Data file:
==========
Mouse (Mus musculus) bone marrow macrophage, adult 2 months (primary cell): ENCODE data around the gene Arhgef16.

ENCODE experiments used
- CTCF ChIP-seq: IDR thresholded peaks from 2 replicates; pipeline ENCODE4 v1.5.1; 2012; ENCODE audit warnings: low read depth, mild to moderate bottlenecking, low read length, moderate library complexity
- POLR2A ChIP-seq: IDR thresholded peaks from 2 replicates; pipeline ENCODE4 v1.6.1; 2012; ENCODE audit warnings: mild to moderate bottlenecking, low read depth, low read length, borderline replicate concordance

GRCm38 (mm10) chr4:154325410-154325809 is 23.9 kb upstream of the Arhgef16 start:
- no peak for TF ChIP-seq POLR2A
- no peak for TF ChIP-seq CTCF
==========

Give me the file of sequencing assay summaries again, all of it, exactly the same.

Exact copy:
Mouse (Mus musculus) bone marrow macrophage, adult 2 months (primary cell): ENCODE data around the gene Arhgef16.

ENCODE experiments used
- CTCF ChIP-seq: IDR thresholded peaks from 2 replicates; pipeline ENCODE4 v1.5.1; 2012; ENCODE audit warnings: low read depth, mild to moderate bottlenecking, low read length, moderate library complexity
- POLR2A ChIP-seq: IDR thresholded peaks from 2 replicates; pipeline ENCODE4 v1.6.1; 2012; ENCODE audit warnings: mild to moderate bottlenecking, low read depth, low read length, borderline replicate concordance

GRCm38 (mm10) chr4:154325410-154325809 is 23.9 kb upstream of the Arhgef16 start:
- no peak for TF ChIP-seq POLR2A
- no peak for TF ChIP-seq CTCF